Pictures from Italy, by Charles Dickens

THE READER’S PASSPORT

If the readers of this volume will be so kind as to take their credentials for the different places which are the subject of its author’s reminiscences, from the Author himself, perhaps they may visit them, in fancy, the more agreeably, and with a better understanding of what they are to expect.

Many books have been written upon Italy, affording many means of studying the history of that interesting country, and the innumerable associations entwined about it. I make but little reference to that stock of information; not at all regarding it as a necessary consequence of my having had recourse to the storehouse for my own benefit, that I should reproduce its easily accessible contents before the eyes of my readers.

Neither will there be found, in these pages, any grave examination into the government or misgovernment of any portion of the country. No visitor of that beautiful land can fail to have a strong conviction on the subject; but as I chose when residing there, a Foreigner, to abstain from the discussion of any such questions with any order of Italians, so I would rather not enter on the inquiry now. During my twelve months’ occupation of a house at Genoa, I never found that authorities constitutionally jealous were distrustful of me; and I should be sorry to give them occasion to regret their free courtesy, either to myself or any of my countrymen.

There is, probably, not a famous Picture or Statue in all Italy, but could be easily buried under a mountain of printed paper devoted to dissertations on it. I do not, therefore, though an earnest admirer of Painting and Sculpture, expatiate at any length on famous Pictures and Statues.

This Book is a series of faint reflections — mere shadows in the water — of places to which the imaginations of most people are attracted in a greater or less degree, on which mine had dwelt for years, and which have some interest for all. The greater part of the descriptions were written on the spot, and sent home, from time to time, in private letters. I do not mention the circumstance as an excuse for any defects they may present, for it would be none; but as a guarantee to the Reader that they were at least penned in the fulness of the subject, and with the liveliest impressions of novelty and freshness.

If they have ever a fanciful and idle air, perhaps the reader will suppose them written in the shade of a Sunny Day, in the midst of the objects of which they treat, and will like them none the worse for having such influences of the country upon them.

I hope I am not likely to be misunderstood by Professors of the Roman Catholic faith, on account of anything contained in these pages. I have done my best, in one of my former productions, to do justice to them; and I trust, in this, they will do justice to me. When I mention any exhibition that impressed me as absurd or disagreeable, I do not seek to connect it, or recognise it as necessarily connected with, any essentials of their creed. When I treat of the ceremonies of the Holy Week, I merely treat of their effect, and do not challenge the good and learned Dr. Wiseman’s interpretation of their meaning. When I hint a dislike of nunneries for young girls who abjure the world before they have ever proved or known it; or doubt the ex officio sanctity of all Priests and Friars; I do no more than many conscientious Catholics both abroad and at home.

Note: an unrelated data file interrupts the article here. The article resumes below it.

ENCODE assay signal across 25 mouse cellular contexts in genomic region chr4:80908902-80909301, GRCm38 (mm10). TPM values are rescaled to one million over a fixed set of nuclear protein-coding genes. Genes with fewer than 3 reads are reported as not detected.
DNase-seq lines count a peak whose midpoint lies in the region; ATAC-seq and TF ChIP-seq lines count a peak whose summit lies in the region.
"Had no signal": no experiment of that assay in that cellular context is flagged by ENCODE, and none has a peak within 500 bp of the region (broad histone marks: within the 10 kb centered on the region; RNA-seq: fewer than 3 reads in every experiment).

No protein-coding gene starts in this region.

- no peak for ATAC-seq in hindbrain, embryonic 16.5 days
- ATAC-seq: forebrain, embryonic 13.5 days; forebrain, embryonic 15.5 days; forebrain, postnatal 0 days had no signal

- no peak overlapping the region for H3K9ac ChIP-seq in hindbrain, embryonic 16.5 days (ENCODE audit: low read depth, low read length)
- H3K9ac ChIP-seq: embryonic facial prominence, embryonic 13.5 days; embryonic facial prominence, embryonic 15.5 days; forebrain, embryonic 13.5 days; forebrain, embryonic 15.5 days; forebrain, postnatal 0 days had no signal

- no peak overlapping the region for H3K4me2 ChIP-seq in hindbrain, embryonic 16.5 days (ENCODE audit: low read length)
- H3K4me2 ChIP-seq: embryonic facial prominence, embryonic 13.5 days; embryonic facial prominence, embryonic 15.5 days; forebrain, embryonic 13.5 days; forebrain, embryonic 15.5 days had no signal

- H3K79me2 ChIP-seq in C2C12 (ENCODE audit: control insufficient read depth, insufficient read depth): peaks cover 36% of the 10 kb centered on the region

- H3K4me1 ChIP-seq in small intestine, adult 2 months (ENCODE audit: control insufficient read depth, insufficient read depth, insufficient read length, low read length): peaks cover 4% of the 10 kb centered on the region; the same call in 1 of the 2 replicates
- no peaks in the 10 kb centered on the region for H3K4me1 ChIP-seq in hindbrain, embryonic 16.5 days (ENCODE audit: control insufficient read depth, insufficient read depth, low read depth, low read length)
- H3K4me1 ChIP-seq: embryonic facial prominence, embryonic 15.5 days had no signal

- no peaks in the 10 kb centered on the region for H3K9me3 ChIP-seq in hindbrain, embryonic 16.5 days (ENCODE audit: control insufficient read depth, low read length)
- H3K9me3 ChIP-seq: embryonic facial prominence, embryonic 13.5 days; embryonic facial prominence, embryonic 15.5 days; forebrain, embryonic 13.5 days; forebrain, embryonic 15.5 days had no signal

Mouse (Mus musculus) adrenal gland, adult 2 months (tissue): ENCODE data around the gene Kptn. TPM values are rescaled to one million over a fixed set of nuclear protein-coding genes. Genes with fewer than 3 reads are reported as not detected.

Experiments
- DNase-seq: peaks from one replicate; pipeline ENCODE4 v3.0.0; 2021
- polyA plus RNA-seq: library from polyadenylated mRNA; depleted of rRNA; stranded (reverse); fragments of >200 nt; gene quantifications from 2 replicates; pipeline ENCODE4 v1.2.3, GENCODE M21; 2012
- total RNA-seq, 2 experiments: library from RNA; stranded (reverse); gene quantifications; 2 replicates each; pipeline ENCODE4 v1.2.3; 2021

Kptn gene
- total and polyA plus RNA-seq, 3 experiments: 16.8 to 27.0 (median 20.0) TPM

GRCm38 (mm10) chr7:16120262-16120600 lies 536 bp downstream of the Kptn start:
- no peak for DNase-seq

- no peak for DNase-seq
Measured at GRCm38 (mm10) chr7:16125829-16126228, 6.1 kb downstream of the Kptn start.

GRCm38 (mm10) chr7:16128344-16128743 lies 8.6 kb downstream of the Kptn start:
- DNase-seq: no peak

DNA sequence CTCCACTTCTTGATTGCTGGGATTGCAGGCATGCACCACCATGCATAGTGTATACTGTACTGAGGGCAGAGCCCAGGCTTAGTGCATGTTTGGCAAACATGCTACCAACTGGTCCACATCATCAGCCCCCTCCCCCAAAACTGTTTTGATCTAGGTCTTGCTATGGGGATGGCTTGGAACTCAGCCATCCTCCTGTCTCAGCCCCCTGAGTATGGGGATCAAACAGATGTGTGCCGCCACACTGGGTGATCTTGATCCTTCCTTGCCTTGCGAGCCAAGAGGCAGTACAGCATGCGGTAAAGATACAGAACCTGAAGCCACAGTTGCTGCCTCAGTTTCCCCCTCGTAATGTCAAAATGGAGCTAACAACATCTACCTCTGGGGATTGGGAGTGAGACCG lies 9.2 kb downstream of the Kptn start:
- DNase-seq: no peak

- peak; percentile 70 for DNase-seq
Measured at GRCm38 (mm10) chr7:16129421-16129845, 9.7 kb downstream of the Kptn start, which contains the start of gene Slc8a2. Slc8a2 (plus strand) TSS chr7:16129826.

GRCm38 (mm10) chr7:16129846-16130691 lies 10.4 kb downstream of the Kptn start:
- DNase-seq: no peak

I have likened these Pictures to shadows in the water, and would fain hope that I have, nowhere, stirred the water so roughly, as to mar the shadows. I could never desire to be on better terms with all my friends than now, when distant mountains rise, once more, in my path. For I need not hesitate to avow, that, bent on correcting a brief mistake I made, not long ago, in disturbing the old relations between myself and my readers, and departing for a moment from my old pursuits, I am about to resume them, joyfully, in Switzerland; where during another year of absence, I can at once work out the themes I have now in my mind, without interruption: and while I keep my English audience within speaking distance, extend my knowledge of a noble country, inexpressibly attractive to me. 1

1 This was written in 1846.

This book is made as accessible as possible, because it would be a great pleasure to me if I could hope, through its means, to compare impressions with some among the multitudes who will hereafter visit the scenes described with interest and delight.

And I have only now, in passport wise, to sketch my reader’s portrait, which I hope may be thus supposititiously traced for either sex:

Complexion Fair. Eyes Very cheerful. Nose Not supercilious. Mouth Smiling. Visage Beaming. General Expression Extremely agreeable.

http://ebooks.adelaide.edu.au/d/dickens/charles/d54pi/preface1.html

Last updated Friday, March 7, 2014 at 15:30